- So, Queen Elizabeth II and King Juan Carlos are by no means dictators, yet they are monarchs. I hope that answers your question. The Mysterious El Willstro (talk) 06:17, 18 July 2012 (UTC)
"A monarchy is a form of government in which sovereignty is actually or nominally embodied in a single individual (the monarch).
Forms of monarchy differ widely based on the level of legal autonomy the monarch holds in governance, the method of selection of the monarch, and any predetermined limits on the length of their tenure."
By this broad definition, you could argue that all heads of state are monarchs if by another name, especially with the part about "any predetermined limits on the length of their tenure," or in other words, term limits. Even without that part, though, there are many dictators in office for life who are not traditionally considered monarchs (historical examples range from Adolf Hitler to Joseph Mobutu, and currently Robert Mugabe and others; and at the time this category would have included Emperor Augustus, despite his being often thought of today as a monarch).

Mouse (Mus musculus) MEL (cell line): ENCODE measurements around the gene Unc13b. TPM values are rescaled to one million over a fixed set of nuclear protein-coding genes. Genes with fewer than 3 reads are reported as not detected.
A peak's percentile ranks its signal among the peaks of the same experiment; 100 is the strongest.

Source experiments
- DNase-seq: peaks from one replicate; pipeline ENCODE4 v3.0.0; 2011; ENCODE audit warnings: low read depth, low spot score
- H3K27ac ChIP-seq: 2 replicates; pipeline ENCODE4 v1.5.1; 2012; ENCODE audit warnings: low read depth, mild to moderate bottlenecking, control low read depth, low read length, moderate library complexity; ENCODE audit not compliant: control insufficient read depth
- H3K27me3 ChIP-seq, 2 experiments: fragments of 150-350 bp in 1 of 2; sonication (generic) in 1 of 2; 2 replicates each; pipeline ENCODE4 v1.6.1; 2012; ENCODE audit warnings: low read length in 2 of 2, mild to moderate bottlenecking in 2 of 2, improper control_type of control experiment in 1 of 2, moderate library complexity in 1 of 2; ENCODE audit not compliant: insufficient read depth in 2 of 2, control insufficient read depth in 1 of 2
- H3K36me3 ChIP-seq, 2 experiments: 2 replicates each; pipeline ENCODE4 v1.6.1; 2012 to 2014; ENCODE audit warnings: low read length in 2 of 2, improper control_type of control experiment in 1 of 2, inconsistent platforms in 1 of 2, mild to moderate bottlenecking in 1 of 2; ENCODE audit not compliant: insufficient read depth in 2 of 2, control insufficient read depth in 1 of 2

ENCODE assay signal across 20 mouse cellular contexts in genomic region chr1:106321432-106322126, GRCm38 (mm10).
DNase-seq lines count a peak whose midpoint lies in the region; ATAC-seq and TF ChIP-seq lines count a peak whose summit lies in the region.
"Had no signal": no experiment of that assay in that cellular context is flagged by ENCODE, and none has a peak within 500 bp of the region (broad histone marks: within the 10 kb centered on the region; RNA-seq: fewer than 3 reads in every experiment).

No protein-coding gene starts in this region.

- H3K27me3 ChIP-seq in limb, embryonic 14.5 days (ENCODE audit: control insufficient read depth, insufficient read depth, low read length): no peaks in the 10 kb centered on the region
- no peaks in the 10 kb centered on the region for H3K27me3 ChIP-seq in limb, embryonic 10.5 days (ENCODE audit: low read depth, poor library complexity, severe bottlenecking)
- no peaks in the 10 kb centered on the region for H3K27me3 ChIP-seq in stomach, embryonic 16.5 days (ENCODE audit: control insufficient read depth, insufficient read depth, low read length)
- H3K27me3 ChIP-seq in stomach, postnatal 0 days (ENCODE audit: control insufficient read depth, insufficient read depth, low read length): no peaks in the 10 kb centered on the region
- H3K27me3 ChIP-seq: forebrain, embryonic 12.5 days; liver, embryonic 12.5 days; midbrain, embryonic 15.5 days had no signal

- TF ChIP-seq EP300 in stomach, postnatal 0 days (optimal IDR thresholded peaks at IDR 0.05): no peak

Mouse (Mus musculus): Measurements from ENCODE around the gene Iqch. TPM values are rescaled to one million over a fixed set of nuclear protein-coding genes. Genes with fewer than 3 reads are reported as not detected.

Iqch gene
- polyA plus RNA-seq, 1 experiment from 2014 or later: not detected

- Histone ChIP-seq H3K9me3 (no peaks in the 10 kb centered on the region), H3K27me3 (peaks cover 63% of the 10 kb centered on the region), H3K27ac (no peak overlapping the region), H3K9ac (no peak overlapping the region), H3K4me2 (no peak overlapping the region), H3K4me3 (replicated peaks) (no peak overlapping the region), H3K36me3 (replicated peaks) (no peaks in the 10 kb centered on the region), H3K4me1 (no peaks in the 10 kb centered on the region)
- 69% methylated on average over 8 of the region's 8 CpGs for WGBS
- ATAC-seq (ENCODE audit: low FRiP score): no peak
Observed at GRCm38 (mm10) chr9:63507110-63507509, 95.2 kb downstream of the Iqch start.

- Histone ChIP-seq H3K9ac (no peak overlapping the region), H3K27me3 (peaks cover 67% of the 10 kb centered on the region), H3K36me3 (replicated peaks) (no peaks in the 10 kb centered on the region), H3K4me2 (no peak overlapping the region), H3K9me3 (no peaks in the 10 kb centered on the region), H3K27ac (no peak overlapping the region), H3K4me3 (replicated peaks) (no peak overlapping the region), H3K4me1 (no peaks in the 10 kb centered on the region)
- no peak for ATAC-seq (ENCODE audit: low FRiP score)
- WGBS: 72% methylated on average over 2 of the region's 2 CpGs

With the term limits part, the definition is even more problematic. For example, the President is not referred to as a monarch, and yet he is the Head of State of the USA, and he is inarguably the very personification of Article II in the country's Constitution.
So, how do we tweak the definition of a monarch so that we don't end up including these men as monarchs: Barrack Obama, Vladimir Putin, Filipe Calderon, and others; and formerly Adolf Hitler, Joseph Stalin, Joseph Mobutu, Momar Al Kadaffi, Idi Amin, Milton Obote, Manuel Noriega, and others? The Mysterious El Willstro (talk) 06:57, 18 July 2012 (UTC)